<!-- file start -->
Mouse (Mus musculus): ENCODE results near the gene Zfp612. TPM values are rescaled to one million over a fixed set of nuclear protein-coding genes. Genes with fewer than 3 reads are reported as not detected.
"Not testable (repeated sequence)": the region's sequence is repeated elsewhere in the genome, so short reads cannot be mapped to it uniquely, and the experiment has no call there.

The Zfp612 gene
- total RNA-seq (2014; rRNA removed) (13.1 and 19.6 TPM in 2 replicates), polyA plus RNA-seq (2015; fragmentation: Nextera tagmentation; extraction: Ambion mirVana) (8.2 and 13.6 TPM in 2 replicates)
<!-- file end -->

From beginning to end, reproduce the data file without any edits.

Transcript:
Mouse (Mus musculus): ENCODE results near the gene Zfp612. TPM values are rescaled to one million over a fixed set of nuclear protein-coding genes. Genes with fewer than 3 reads are reported as not detected.
"Not testable (repeated sequence)": the region's sequence is repeated elsewhere in the genome, so short reads cannot be mapped to it uniquely, and the experiment has no call there.

The Zfp612 gene
- total RNA-seq (2014; rRNA removed) (13.1 and 19.6 TPM in 2 replicates), polyA plus RNA-seq (2015; fragmentation: Nextera tagmentation; extraction: Ambion mirVana) (8.2 and 13.6 TPM in 2 replicates)